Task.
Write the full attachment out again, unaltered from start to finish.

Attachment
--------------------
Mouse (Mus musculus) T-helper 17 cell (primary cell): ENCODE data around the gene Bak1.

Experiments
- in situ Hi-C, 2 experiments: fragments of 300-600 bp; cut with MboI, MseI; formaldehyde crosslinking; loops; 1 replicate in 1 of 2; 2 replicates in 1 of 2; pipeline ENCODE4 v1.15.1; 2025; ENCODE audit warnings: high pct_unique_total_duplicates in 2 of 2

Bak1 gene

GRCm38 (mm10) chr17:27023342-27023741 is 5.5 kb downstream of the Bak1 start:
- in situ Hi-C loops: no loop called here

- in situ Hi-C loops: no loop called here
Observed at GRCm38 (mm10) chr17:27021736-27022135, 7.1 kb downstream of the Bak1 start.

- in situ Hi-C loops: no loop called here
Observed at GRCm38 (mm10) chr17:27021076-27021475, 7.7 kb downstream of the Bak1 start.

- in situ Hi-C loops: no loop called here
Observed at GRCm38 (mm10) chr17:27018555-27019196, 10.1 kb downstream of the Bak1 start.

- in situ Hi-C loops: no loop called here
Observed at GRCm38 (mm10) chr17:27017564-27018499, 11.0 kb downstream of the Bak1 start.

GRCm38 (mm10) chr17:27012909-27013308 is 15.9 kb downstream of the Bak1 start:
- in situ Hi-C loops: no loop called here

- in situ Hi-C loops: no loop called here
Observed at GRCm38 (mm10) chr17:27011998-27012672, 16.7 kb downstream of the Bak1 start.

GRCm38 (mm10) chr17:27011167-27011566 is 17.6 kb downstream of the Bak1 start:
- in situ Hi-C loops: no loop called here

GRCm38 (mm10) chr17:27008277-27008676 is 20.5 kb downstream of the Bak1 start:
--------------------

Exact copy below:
Mouse (Mus musculus) T-helper 17 cell (primary cell): ENCODE data around the gene Bak1.

Experiments
- in situ Hi-C, 2 experiments: fragments of 300-600 bp; cut with MboI, MseI; formaldehyde crosslinking; loops; 1 replicate in 1 of 2; 2 replicates in 1 of 2; pipeline ENCODE4 v1.15.1; 2025; ENCODE audit warnings: high pct_unique_total_duplicates in 2 of 2

Bak1 gene

GRCm38 (mm10) chr17:27023342-27023741 is 5.5 kb downstream of the Bak1 start:
- in situ Hi-C loops: no loop called here

- in situ Hi-C loops: no loop called here
Observed at GRCm38 (mm10) chr17:27021736-27022135, 7.1 kb downstream of the Bak1 start.

- in situ Hi-C loops: no loop called here
Observed at GRCm38 (mm10) chr17:27021076-27021475, 7.7 kb downstream of the Bak1 start.

- in situ Hi-C loops: no loop called here
Observed at GRCm38 (mm10) chr17:27018555-27019196, 10.1 kb downstream of the Bak1 start.

- in situ Hi-C loops: no loop called here
Observed at GRCm38 (mm10) chr17:27017564-27018499, 11.0 kb downstream of the Bak1 start.

GRCm38 (mm10) chr17:27012909-27013308 is 15.9 kb downstream of the Bak1 start:
- in situ Hi-C loops: no loop called here

- in situ Hi-C loops: no loop called here
Observed at GRCm38 (mm10) chr17:27011998-27012672, 16.7 kb downstream of the Bak1 start.

GRCm38 (mm10) chr17:27011167-27011566 is 17.6 kb downstream of the Bak1 start:
- in situ Hi-C loops: no loop called here

GRCm38 (mm10) chr17:27008277-27008676 is 20.5 kb downstream of the Bak1 start: